Kokomo, IN 8/24/16
Surprise Tornado Outbreak IN/OH
On August 24, 2016, an unexpected tornado outbreak occurred across central Indiana and went unseen by forecasters and meteorologist alike. The SPC or Storm Prediction Center had issued a marginal risk for severe storms for their day one convective outlook stretching from MI to the TX Panhandle with a slight risk stretching across northern MO, southern IA, northeastern KS, and west-central IL. A 2% tornado probability was issued for that area under the slight risk issued by the SPC. It wasn't until 16:30z (12:30 PM EDT) that the SPC upgraded southern Indiana into the slight risked area and it wasn't until 20z (4 PM EDT) when they issued a slight risk for areas in northcentral Indiana, along with a 5% tornado probability.
The first tornado to touch down was an EF2 south of Crawfordsville in Montgomery County at 2:38 PM. This tornado was on the ground until 2:48 PM, followed by the EF3 that knocked down the Kokomo Starbucks in Howard County. This tornado formed just west of town at 3:20 PM and was on the ground for about 14mins before lifting just past the Kokomo reservoir at 3:34 PM. A total of 11 tornadoes were surveyed in IN with another 10 in northwestern Ohio. A few of those tornadoes as I mentioned, where considered significant tornadoes. A significant tornado is classified as a tornado with wind speeds of 111mph+whch is equivalent to an EF2 or greater tornado.
What was so challenging about this forecast? Well, morning convection had forecasters thinking it would be hard for the atmosphere to destabilize. What you need is intense sunshine to heat the ground which will allow the air to mix and become unstable. When it rains it makes it hard for that to happen, for many reasons. However, the clouds moved out and the temperatures began to rebound. The atmosphere mixed out all that stable air and began building energy (CAPE) for if a storm was to develop it had something to feed off of. CAPE is basically a measurement of instability in the atmosphere. Now besides having warm temperatures, a very humid environment, some substantial wind shear, and now energy, we didn't have any frontal systems moving through to provide the lift to get storms going. So what are some other ways of lift? Again, we can get lift by drylines, orographic features, or just reaching something called convective temperature, in which then the parcel of air will rise freely. Well, we had none of those either. But, what went unseen was an MCV (Meso-Convective Vortex) over Illinois spinning on visible satellite imagery that formed storms that died off overnight. This MCV enhanced wind shear and provided the lift needed for storms to form, thus giving us a tornado event across IN and OH.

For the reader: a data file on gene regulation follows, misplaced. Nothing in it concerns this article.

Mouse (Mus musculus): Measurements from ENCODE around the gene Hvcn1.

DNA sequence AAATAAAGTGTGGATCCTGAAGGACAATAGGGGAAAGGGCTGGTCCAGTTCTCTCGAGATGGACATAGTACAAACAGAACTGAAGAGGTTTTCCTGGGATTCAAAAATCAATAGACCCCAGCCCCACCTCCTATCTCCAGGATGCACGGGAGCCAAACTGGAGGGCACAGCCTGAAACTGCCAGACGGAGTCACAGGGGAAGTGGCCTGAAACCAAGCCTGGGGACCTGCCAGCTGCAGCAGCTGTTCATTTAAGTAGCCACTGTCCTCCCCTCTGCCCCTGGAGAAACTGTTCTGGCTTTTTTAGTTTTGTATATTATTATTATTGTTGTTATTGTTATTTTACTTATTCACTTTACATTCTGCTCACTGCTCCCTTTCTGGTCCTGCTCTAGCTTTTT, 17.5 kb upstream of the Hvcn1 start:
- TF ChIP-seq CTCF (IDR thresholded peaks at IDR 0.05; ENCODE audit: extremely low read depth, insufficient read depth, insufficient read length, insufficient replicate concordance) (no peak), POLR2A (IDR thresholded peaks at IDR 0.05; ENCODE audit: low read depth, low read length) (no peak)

On this day, I managed to track 4-5 confirmed tornadoes, one of which was on the ground for a little over an hour and produced a track a little over 17 miles long. It wasn't until later that day we got caught up in one of the storms where the tornado dropped on the road in front of us and went over our vehicle.
Videos are NOT FOR BROADCAST